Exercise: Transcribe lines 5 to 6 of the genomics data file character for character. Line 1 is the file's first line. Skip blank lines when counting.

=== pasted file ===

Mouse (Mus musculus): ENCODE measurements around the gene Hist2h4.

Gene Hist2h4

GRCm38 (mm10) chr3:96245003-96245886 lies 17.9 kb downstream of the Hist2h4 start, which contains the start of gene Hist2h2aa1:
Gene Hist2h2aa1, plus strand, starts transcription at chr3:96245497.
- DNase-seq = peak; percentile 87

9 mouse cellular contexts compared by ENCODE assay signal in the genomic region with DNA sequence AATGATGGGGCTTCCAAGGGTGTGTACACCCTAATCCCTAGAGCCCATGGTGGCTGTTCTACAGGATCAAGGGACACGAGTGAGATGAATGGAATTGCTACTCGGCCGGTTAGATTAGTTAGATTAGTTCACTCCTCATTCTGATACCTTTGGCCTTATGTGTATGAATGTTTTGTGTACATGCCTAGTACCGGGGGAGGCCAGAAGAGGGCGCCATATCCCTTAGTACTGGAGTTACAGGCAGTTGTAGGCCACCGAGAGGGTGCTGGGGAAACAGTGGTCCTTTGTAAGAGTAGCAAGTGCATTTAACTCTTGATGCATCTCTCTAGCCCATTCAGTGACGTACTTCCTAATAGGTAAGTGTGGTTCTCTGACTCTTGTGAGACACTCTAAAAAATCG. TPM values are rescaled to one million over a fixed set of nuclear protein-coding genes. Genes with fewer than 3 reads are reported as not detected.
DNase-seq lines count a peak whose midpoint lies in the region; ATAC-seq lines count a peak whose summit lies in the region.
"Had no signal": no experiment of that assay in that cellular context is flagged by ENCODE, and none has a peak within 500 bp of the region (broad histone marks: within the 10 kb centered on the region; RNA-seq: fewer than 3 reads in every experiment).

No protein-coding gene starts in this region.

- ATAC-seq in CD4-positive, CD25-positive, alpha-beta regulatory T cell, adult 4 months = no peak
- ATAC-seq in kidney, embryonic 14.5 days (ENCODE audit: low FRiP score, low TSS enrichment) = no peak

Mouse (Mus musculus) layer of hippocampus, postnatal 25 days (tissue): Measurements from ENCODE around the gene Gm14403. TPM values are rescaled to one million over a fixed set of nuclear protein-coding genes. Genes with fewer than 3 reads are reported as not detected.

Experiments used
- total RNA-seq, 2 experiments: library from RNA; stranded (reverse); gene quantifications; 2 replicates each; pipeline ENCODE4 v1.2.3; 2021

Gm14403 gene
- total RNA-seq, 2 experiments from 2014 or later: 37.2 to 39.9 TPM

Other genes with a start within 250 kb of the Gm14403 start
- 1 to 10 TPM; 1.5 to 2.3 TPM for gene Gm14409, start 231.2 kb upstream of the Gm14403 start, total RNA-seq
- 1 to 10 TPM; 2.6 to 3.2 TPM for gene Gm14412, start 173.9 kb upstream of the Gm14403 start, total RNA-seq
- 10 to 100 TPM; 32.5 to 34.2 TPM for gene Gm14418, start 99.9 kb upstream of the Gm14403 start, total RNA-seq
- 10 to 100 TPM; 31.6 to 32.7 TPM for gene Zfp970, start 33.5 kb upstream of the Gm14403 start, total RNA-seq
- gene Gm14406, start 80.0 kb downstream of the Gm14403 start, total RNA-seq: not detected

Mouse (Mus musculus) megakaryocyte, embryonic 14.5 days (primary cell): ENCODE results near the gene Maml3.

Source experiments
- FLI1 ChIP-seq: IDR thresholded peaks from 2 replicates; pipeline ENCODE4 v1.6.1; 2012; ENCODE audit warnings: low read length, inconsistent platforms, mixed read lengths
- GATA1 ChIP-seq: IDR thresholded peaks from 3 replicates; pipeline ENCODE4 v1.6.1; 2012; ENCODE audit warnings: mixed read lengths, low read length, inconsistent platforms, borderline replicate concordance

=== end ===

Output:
- DNase-seq = peak; percentile 87

9 mouse cellular contexts compared by ENCODE assay signal in the genomic region with DNA sequence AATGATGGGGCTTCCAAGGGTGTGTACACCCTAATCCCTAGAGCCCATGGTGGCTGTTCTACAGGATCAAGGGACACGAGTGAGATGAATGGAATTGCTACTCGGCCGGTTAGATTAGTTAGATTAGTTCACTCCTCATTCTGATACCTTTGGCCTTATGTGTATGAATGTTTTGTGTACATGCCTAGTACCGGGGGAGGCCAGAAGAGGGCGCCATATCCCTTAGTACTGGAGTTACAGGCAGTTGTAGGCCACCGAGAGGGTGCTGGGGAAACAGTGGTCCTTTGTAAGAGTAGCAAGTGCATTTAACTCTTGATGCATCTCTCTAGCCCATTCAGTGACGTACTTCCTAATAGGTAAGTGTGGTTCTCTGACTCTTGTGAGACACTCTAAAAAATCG. TPM values are rescaled to one million over a fixed set of nuclear protein-coding genes. Genes with fewer than 3 reads are reported as not detected.